I remember being surprised on my arrival in the USA, as a then-much-younger activist for the UK Liberal Democrats (RIP), that the word “liberal” was a slur which even progressive Democrats sought to avoid. I noticed immediately that many of the most totemic values-words in the English language had a Republican tinge: “family,” “patriotism,” “freedom,” “religion” – even the word “values” itself was a right-wing code-word meaning, implicitly conservative values. The term “progressive” was dangerous, and “left wing” positively toxic. Conservatives, I subsequently learned, had over many decades secured a lock on political discourse, framing every issue their way, warping the very language to embody their ideals, slowly tugging the center of American politics rightward, such that to be a true American patriot with strong family values was to be an extreme conservative Christian.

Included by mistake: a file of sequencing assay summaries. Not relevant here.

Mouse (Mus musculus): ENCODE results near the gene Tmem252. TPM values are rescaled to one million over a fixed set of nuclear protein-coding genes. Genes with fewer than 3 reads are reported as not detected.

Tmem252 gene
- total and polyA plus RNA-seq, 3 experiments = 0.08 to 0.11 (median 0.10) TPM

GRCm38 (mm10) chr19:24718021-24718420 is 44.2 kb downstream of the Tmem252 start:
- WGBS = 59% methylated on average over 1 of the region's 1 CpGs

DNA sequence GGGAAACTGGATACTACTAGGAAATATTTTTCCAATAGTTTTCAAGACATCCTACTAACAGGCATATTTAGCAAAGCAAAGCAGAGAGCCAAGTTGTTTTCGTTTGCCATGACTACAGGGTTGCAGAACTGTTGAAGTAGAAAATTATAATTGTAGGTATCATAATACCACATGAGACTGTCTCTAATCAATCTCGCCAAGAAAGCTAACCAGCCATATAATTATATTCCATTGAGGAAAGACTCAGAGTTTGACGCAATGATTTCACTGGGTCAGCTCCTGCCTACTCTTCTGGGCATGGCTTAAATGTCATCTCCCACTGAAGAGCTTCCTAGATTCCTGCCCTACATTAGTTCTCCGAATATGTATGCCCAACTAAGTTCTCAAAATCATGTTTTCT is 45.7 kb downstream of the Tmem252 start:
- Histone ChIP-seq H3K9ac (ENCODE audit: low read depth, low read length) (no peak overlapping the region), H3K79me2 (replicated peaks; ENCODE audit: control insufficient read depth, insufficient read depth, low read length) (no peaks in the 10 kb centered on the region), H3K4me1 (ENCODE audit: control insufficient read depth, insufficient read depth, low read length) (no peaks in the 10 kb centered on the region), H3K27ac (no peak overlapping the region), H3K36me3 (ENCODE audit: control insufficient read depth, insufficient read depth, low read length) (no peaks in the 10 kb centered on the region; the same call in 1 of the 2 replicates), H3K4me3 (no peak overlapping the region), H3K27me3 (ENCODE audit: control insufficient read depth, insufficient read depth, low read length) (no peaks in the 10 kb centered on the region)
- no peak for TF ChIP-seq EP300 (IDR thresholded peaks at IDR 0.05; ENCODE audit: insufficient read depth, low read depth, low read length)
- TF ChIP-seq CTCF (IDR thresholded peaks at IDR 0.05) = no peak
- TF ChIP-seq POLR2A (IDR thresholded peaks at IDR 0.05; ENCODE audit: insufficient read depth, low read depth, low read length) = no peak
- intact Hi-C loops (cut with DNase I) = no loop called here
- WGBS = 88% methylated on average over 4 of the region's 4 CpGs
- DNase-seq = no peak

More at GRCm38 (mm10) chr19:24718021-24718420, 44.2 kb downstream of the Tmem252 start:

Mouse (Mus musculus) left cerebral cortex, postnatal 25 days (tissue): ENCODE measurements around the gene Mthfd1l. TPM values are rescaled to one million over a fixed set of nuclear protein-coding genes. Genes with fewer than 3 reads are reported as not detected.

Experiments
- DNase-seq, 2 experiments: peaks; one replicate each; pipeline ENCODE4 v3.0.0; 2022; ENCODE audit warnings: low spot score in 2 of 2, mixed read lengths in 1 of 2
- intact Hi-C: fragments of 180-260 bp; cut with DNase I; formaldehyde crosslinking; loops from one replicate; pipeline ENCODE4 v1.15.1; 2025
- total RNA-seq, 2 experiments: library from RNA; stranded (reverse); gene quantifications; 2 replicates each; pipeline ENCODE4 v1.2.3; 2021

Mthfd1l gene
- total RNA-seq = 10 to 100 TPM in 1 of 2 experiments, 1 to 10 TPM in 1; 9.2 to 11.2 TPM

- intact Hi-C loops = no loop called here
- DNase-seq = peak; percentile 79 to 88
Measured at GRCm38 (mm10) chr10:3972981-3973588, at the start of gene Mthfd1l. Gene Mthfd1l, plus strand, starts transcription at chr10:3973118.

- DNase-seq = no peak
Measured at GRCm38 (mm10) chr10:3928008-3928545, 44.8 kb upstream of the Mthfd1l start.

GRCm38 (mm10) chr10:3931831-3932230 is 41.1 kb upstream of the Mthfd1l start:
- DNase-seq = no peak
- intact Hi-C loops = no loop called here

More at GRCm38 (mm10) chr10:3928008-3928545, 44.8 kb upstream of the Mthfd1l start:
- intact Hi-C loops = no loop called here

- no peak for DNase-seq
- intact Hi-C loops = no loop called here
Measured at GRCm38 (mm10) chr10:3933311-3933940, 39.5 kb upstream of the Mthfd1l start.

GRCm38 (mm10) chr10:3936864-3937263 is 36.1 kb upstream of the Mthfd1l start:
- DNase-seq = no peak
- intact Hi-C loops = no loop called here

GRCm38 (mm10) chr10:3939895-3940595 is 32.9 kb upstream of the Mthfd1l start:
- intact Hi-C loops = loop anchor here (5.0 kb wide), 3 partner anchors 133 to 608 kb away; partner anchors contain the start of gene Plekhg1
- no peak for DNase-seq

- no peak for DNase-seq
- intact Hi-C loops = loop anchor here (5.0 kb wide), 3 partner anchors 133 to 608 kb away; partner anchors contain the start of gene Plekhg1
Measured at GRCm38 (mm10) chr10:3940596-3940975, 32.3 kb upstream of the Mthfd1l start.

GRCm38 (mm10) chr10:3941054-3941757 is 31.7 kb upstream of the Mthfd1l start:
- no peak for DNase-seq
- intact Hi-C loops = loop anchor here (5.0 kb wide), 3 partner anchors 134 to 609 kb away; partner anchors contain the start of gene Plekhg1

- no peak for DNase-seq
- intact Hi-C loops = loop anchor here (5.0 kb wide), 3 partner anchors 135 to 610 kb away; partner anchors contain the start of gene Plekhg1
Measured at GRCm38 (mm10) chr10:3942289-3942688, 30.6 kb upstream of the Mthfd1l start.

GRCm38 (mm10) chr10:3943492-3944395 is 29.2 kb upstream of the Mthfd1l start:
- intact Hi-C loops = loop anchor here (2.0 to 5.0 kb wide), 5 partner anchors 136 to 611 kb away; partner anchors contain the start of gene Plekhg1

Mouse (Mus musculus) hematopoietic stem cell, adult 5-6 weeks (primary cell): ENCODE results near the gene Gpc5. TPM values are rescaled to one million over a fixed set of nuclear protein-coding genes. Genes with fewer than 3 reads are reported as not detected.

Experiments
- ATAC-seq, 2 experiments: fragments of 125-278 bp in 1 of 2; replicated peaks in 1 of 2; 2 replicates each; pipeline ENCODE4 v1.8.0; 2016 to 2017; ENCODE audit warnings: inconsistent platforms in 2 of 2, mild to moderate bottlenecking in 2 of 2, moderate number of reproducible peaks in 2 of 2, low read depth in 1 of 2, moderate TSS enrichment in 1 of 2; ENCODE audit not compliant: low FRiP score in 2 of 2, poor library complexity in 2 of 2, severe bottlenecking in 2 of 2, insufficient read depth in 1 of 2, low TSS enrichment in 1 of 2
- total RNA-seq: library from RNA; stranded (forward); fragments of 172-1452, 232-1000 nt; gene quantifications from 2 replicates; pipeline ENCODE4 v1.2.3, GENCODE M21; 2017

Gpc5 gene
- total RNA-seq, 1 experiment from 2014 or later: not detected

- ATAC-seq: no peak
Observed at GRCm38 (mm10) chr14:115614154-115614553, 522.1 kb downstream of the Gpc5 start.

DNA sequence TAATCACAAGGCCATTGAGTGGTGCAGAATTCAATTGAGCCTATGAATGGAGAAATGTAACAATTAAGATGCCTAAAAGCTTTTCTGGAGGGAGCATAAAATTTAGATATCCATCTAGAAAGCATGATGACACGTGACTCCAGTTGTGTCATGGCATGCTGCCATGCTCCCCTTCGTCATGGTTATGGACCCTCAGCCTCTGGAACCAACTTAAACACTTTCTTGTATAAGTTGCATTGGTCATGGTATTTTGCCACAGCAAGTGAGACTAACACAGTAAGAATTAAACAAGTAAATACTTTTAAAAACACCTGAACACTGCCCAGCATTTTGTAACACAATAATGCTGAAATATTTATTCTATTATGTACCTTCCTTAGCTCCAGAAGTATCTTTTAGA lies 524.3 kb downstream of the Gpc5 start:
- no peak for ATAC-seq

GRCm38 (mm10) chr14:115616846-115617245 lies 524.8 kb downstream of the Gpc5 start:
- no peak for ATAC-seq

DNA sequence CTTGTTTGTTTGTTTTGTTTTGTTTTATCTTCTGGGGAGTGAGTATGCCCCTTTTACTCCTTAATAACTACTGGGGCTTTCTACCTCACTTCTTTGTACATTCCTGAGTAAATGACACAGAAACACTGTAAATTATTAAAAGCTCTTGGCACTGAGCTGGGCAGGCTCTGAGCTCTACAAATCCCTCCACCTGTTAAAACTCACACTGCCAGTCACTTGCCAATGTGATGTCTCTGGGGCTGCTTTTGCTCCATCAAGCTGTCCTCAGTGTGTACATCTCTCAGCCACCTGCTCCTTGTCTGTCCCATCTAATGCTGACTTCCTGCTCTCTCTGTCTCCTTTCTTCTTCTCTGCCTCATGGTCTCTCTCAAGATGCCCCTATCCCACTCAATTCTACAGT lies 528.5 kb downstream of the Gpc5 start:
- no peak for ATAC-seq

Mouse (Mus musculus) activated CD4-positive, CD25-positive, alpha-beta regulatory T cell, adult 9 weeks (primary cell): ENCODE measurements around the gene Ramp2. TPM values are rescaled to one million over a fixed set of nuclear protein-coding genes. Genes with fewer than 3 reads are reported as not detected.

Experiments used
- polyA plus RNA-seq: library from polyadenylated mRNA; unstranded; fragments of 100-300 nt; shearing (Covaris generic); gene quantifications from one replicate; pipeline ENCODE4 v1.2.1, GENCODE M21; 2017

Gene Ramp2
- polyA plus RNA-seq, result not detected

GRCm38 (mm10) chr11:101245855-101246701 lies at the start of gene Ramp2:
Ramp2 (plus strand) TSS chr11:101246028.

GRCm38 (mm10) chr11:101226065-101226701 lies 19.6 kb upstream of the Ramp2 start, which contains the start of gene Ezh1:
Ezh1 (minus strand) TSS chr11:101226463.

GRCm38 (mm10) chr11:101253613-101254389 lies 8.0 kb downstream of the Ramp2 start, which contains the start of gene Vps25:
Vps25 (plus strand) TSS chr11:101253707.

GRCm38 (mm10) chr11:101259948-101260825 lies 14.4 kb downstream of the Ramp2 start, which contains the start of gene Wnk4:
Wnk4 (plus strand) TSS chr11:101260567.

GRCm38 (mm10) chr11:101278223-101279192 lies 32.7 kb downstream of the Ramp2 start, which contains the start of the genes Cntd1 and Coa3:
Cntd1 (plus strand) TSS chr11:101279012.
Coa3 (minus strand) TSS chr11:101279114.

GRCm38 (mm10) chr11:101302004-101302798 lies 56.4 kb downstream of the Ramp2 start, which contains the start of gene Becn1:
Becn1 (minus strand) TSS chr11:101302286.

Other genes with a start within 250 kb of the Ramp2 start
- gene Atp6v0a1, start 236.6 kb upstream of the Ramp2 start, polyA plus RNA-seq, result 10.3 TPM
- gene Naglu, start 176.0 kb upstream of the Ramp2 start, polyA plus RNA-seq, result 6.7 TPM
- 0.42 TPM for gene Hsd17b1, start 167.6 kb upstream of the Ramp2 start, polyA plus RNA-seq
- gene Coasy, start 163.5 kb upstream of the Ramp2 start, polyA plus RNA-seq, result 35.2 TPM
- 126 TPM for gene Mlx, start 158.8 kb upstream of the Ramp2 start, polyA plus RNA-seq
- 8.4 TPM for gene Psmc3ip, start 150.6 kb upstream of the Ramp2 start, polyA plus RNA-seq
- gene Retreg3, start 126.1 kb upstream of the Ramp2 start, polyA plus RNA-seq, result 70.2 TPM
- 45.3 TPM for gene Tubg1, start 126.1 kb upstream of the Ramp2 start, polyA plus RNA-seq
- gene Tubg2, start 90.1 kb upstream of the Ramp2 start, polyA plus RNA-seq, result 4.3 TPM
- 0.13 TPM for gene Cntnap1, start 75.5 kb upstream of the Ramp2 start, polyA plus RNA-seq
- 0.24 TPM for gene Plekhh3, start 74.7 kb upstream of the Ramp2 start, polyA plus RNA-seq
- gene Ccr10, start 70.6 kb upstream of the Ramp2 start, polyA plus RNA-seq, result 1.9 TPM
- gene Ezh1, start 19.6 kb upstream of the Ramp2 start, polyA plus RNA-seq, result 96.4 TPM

Sanders’ campaign has changed that – or at least has galvanized and made visible a change already occurring in the country. Here is a man who is not only a proud liberal, but a self-proclaimed “democratic socialist.” A former independent, running as a Democrat pretty transparently for political expediency. A man who full-throatedly supports single-payer healthcare and explicitly champions redistribution of wealth. A man who has purposefully called-out institutional and structural racism, and who has forced his main competitor to step way to the left on immigration. A man who, when asked about his religious beliefs, gives as eloquent a defense of Humanism I’ve ever heard. And this man has given one of the most powerful establishment politicians of his generation a fierce battle for the premier position in the land.